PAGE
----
I sometimes mull over the idea of power in my classes – where it resides and where it comes from. Of course, it’s easy to simply say that power resides with me, (because I’m the teacher) and that it comes from my experience as an adult – but that’s just skimming the surface of the subject. Diving a little deeper, I might say that as much power resides with the students as with me. After all, the power associated with learning comes from thoughts, and who can say that my thoughts are any more powerful than those of my students? After all, I don’t think anyone has yet discovered a way to measure the force of a thought, so it’s possible that the slimmest, most delicate thought of a teenage English scholar could actually be as powerful as the thought of a seasoned and sagacious teacher. Going deeper still, is it possible that the power in a classroom actually comes from somewhere outside the students and me? Again, we can dismiss this question by saying that power obviously comes from our thoughts -- but where do our thoughts come from? As a teacher, do I personally and individually manufacture my own thoughts, or do I actually borrow pieces of ideas from sources outside me, and then merely put them together in new ways? It seems to me that the thoughts my students and I make use of in our classroom come from sources that are spread across the vast distances of the world – sources that are impossible to finally locate with any precision. Power in English class, I guess, is like the wind: who can say where it begins or where it ends?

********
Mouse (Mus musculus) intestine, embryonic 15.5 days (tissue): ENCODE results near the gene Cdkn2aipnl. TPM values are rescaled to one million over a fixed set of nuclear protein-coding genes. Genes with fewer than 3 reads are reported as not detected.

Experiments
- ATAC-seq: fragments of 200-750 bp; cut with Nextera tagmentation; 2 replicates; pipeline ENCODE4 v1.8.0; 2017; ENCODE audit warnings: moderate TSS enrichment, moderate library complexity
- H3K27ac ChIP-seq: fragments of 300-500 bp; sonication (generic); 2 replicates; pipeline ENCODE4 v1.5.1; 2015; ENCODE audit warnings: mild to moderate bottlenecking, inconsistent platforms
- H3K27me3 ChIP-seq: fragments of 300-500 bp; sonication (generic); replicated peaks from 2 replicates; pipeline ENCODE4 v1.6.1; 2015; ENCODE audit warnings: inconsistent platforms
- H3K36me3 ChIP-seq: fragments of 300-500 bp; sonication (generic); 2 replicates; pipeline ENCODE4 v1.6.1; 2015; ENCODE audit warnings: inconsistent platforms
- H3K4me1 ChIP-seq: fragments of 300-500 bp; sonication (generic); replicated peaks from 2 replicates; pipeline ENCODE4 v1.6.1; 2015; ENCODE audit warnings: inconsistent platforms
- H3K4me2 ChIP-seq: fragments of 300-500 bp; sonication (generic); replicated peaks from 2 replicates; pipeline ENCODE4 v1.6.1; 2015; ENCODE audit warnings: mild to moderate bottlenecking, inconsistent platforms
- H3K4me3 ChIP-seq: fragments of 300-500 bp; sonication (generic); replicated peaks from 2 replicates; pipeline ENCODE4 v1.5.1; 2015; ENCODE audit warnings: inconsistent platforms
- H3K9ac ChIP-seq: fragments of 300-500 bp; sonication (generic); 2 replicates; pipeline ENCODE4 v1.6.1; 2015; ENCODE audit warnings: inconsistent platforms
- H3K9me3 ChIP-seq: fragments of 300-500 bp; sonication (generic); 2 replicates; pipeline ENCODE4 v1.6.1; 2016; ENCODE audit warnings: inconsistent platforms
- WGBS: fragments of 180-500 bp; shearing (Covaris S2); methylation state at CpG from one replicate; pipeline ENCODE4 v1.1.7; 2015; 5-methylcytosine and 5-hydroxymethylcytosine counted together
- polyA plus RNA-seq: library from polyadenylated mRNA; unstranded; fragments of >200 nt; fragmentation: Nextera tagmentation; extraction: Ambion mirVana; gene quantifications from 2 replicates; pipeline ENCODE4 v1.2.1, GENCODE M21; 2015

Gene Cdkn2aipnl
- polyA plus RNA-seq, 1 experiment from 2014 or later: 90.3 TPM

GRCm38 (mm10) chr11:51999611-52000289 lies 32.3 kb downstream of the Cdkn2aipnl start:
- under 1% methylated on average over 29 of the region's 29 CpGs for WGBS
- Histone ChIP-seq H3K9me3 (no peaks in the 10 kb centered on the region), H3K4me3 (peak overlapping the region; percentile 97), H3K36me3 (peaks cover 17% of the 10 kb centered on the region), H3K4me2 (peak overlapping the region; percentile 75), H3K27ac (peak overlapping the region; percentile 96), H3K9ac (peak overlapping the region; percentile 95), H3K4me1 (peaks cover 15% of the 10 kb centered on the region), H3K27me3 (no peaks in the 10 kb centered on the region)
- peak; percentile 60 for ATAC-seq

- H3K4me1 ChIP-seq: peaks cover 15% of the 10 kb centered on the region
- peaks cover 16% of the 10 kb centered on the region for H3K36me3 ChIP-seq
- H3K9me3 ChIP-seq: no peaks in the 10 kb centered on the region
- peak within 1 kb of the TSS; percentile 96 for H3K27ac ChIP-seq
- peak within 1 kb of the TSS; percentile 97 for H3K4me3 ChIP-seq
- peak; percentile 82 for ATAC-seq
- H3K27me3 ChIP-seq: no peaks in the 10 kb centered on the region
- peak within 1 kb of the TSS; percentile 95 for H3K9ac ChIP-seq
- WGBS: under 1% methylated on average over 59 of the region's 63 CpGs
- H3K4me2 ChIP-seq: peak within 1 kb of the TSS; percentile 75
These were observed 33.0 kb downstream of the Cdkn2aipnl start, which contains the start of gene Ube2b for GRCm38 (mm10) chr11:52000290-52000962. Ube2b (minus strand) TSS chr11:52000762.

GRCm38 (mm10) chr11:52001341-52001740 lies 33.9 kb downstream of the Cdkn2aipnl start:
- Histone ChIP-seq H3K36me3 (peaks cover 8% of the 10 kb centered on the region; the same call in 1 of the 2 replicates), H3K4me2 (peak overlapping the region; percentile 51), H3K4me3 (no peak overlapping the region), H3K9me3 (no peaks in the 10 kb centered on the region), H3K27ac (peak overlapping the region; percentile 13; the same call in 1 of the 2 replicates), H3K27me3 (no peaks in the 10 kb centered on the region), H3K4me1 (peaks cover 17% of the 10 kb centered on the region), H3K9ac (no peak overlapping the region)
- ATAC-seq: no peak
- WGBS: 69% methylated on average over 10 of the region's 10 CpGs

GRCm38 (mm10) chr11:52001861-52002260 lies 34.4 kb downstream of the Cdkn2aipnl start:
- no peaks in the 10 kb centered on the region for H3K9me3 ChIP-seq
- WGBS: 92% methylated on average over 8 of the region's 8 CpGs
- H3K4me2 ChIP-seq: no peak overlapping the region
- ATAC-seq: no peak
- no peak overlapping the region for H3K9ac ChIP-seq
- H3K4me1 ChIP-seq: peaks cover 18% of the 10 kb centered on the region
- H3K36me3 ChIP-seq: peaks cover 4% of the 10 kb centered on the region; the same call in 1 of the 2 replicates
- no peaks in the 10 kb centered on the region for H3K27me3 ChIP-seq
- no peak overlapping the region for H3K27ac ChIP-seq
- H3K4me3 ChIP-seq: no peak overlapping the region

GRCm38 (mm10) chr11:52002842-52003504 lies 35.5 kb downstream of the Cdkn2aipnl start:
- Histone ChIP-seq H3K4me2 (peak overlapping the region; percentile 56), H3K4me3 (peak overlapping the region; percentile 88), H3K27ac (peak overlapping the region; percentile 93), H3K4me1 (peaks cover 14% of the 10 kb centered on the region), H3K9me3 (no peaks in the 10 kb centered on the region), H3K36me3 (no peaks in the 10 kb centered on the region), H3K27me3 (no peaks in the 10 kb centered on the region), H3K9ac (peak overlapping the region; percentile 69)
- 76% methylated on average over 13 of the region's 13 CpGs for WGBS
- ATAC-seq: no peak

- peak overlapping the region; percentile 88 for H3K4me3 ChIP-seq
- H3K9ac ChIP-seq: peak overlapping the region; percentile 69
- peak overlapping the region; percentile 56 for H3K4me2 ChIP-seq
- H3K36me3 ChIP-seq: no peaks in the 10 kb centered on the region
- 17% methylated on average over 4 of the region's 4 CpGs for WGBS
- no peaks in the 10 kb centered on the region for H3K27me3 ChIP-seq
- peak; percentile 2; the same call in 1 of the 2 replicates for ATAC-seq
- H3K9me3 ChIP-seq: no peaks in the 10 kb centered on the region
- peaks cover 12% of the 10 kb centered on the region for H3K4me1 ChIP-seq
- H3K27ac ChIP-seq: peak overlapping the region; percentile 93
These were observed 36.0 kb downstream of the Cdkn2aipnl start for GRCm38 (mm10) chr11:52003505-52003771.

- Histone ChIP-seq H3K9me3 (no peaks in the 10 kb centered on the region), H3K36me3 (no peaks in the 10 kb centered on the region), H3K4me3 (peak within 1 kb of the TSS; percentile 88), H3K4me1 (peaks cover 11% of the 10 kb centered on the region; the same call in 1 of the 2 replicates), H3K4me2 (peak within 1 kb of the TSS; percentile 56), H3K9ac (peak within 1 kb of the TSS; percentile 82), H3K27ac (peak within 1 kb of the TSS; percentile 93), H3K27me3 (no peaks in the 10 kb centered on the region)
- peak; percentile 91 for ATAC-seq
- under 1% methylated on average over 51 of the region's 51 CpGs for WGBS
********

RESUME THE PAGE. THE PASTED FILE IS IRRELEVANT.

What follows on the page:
Post a Comment